The Mayor’s office has created the Landlord Risk Mitigation Fund, designed to get more Nashville families and neighbors into homes.
The launch of this public-private partnership follows Mayor John Cooper’s budget proposal for the 2022 fiscal year, which triples the dollars dedicated to affordable housing in Nashville.
“Community challenges demand community solutions, and Nashville’s affordable housing needs are urgent.” Mayor Cooper said. “The Landlord Mitigation Fund it is another tool we can use as we create a Nashville that works for everyone.”
Metro will combine existing federal housing dollars with a donation from The Frist Foundation through United Way of Greater Nashville. Landlords who accept federal housing vouchers can use the fund to cover up to $1,000 in property damages or missed rent payments.
“Housing-first solutions are proven to work for addressing healthcare and social and emotional wellness needs for individuals and families,” said Metro Council member Brett Withers. “I appreciate Mayor Cooper’s efforts to make this affordable housing program work well for all Nashvillians.”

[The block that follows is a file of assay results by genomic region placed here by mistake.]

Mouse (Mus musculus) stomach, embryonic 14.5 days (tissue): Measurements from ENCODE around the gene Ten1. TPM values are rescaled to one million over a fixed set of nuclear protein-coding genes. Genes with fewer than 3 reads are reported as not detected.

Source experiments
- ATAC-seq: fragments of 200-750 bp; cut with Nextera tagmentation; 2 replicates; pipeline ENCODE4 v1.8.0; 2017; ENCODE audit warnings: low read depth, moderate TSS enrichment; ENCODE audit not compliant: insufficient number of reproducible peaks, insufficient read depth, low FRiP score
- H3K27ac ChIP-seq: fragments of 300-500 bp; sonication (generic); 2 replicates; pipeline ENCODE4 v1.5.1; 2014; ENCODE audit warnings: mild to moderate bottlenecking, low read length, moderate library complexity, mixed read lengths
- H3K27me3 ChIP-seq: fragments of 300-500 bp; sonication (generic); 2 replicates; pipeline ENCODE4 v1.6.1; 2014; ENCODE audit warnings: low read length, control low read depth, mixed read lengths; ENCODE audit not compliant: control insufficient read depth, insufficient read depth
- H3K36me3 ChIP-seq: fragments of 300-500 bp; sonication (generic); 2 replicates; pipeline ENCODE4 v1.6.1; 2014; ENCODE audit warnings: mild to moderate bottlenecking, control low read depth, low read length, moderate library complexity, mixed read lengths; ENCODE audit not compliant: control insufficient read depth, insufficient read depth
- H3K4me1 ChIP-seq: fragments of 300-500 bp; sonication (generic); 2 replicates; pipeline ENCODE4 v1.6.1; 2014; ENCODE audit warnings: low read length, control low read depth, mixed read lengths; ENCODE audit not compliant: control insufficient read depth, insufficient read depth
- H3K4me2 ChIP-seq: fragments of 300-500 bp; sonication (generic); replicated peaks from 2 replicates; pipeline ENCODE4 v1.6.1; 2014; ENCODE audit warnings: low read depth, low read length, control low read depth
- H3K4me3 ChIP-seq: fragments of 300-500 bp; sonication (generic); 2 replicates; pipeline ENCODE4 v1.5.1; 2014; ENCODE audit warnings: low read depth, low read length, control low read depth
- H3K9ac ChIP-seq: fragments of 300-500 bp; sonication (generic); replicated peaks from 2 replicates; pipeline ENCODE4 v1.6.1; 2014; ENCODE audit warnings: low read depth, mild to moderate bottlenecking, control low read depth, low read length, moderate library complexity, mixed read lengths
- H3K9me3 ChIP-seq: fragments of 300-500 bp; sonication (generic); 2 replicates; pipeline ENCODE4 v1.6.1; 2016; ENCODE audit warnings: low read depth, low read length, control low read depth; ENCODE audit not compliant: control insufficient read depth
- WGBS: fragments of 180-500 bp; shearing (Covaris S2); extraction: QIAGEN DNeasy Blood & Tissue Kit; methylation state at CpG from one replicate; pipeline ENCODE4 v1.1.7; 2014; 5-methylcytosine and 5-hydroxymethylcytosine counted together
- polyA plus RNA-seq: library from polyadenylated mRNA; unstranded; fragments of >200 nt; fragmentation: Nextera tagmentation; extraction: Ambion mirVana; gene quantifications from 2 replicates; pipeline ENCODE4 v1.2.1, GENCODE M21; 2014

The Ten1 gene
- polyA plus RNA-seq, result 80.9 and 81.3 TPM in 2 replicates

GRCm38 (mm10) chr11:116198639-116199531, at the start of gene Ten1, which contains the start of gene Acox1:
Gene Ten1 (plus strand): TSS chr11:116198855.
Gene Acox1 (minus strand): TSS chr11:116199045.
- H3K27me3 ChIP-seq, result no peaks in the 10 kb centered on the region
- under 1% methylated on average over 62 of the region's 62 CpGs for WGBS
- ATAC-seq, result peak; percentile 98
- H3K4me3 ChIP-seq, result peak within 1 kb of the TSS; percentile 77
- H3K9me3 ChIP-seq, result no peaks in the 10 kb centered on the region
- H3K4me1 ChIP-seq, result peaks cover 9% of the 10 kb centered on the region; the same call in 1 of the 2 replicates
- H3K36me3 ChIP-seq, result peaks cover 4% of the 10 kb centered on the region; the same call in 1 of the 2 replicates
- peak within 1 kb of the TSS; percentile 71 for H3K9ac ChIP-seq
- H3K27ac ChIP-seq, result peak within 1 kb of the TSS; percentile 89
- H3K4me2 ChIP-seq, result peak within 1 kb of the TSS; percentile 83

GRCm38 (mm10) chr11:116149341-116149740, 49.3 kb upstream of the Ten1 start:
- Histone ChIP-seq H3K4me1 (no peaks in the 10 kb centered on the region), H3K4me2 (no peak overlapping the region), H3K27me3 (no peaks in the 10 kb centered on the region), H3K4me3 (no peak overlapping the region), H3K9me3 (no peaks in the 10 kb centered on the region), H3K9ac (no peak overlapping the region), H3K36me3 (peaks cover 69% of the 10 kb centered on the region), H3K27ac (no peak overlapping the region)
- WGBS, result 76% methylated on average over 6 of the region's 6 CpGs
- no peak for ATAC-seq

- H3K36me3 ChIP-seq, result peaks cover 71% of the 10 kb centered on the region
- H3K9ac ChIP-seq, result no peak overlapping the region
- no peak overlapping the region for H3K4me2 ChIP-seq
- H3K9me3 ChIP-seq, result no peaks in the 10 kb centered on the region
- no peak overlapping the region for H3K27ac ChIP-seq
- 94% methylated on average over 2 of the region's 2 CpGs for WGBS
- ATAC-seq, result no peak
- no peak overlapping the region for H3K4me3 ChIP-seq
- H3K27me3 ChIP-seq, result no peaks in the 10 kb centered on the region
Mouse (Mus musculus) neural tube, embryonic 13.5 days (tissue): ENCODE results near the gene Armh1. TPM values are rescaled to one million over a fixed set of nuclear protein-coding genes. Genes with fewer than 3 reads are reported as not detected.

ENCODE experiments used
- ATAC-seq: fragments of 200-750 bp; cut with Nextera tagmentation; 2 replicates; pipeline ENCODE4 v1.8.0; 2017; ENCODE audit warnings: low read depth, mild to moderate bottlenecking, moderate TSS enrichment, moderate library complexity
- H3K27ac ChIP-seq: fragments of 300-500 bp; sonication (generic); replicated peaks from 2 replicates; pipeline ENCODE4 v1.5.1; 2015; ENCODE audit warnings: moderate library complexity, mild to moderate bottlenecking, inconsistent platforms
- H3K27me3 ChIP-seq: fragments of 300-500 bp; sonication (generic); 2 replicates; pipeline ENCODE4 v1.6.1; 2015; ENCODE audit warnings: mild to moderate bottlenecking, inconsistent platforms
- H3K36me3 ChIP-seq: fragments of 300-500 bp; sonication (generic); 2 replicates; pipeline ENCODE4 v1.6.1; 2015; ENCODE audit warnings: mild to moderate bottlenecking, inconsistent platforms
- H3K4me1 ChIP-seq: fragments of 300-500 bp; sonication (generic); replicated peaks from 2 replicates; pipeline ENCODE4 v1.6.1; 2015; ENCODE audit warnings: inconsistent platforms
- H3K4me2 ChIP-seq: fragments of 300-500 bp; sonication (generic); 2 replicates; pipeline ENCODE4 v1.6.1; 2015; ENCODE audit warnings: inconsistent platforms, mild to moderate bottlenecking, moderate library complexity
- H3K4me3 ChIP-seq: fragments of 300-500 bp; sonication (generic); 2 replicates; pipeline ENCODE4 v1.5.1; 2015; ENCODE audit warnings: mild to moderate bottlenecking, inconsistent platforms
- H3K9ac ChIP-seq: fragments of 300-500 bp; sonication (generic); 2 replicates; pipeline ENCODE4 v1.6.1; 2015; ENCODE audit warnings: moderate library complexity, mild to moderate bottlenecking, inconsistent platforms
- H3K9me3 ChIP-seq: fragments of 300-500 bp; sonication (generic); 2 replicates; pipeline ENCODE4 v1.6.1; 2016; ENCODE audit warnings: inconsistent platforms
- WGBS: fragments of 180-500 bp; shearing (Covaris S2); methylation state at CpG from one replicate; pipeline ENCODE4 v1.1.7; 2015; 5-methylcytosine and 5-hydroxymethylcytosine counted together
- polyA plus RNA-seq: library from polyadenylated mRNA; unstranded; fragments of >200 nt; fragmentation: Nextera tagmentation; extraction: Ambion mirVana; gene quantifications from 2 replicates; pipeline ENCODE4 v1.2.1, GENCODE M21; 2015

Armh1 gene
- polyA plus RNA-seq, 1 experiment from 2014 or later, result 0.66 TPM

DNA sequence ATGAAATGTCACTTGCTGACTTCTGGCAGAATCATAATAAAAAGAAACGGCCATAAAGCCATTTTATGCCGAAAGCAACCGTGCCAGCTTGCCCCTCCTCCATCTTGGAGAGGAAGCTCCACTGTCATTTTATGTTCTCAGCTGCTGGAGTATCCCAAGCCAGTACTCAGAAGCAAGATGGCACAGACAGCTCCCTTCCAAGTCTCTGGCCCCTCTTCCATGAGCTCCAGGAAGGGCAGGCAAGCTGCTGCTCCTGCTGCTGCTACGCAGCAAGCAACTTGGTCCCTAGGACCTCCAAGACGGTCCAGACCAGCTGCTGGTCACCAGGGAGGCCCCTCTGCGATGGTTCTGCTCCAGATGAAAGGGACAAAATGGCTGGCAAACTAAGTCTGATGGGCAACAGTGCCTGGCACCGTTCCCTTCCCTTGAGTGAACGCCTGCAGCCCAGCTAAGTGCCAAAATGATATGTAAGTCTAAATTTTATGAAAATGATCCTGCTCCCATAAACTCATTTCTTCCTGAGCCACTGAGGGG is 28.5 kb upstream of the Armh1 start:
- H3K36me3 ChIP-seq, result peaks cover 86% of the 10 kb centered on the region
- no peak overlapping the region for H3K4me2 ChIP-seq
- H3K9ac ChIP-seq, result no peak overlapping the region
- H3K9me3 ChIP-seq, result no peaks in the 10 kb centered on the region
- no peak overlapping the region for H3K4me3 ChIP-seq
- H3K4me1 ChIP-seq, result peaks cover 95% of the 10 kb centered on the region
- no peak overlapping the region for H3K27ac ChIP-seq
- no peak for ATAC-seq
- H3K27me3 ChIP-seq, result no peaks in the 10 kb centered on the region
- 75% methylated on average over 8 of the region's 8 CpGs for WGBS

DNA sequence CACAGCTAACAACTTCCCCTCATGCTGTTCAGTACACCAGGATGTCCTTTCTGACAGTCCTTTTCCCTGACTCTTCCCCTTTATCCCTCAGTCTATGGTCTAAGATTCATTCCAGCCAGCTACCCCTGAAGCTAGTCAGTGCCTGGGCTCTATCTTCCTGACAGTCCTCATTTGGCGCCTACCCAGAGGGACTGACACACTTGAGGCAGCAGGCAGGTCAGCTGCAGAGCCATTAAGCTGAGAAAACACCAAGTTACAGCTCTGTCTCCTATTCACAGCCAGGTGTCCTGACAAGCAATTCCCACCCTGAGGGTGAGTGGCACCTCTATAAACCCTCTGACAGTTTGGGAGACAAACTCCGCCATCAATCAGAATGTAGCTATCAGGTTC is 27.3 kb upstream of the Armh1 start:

Since October 2020, the Metro Development and Housing Agency (MDHA) and Metro’s Homelessness Impact Division, using federal funds and partnering with local nonprofit organizations, have secured housing for 349 people.
“Preventing and ending family homelessness is a core component of our work at United Way. Our Family Collective partners work tirelessly to get our families housed and to keep them that way,” said Erica Mitchell, executive vice president and chief community impact officer at United Way of Greater Nashville.
“We are excited about this partnership and what it will mean for so many families in our community struggling to find affordable housing solutions and avoid homelessness.”
Housing officials anticipate the fund will help them serve hundreds more people as the city works with landlords like Waddell Wright, CEO of W. Wright Companies.
“My experience has been great. It’s always been a purpose of mine to create strong viable and sustainable communities,” Wright said. “We can’t forget that we, as property developers, shelter humans, all humans.
“I urge all landlords, developers, and property managers to pitch in and help house our neighbors, many who are vulnerable and weary, as we work to be a thriving, healthy city.”